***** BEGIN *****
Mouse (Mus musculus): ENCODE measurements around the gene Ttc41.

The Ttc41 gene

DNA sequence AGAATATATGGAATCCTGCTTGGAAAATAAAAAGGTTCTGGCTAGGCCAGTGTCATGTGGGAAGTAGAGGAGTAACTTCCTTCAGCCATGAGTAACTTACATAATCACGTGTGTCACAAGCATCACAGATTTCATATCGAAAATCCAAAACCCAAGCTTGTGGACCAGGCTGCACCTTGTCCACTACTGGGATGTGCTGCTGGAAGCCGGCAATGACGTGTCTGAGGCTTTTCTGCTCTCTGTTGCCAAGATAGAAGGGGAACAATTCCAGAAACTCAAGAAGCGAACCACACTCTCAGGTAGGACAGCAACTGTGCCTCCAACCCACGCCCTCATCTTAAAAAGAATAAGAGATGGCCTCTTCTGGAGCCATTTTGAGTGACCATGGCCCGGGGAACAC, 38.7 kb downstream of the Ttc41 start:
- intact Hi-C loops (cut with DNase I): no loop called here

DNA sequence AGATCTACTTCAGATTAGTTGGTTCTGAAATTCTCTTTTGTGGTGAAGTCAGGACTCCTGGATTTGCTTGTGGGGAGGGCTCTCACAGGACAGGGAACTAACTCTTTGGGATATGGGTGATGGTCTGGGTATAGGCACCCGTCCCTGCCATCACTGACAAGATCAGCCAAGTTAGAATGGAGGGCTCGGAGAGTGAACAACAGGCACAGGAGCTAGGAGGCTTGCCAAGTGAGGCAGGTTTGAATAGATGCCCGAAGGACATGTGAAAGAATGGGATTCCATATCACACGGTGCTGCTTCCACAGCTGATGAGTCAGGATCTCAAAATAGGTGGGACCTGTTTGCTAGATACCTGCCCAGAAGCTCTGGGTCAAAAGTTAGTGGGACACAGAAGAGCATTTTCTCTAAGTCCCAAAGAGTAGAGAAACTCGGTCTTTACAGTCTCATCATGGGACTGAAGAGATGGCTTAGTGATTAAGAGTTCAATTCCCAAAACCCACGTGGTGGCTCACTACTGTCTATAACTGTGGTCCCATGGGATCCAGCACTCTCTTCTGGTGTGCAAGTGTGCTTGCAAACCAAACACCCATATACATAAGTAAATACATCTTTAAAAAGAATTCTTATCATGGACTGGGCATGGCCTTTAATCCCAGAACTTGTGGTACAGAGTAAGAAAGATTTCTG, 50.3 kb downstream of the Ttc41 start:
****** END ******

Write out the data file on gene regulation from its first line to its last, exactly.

Mouse (Mus musculus): ENCODE measurements around the gene Ttc41.

The Ttc41 gene

DNA sequence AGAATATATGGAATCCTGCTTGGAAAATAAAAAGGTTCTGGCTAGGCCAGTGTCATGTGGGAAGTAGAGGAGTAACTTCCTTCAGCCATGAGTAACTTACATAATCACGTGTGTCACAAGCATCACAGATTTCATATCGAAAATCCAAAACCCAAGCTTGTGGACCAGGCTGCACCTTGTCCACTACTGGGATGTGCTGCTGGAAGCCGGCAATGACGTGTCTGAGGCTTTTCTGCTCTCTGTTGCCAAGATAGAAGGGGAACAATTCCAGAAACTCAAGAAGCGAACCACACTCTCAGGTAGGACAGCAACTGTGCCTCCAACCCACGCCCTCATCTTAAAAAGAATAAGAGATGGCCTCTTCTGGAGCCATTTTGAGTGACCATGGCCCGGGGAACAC, 38.7 kb downstream of the Ttc41 start:
- intact Hi-C loops (cut with DNase I): no loop called here

DNA sequence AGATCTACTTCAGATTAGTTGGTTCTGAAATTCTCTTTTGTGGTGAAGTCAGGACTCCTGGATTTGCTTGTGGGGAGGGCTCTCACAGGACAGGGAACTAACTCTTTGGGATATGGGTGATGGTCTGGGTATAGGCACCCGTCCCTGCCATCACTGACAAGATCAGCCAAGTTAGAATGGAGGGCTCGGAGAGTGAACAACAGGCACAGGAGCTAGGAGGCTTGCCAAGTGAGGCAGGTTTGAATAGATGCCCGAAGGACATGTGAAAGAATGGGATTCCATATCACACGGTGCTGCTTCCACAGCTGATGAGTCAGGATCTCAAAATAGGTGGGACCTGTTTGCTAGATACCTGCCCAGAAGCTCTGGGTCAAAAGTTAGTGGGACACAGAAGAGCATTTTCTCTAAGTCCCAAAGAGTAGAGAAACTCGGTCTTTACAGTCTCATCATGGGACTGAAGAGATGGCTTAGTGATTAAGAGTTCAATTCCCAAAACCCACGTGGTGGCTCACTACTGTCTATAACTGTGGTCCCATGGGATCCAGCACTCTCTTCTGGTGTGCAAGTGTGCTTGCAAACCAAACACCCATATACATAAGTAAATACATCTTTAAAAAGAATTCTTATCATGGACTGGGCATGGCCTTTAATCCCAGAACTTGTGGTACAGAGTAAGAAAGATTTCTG, 50.3 kb downstream of the Ttc41 start: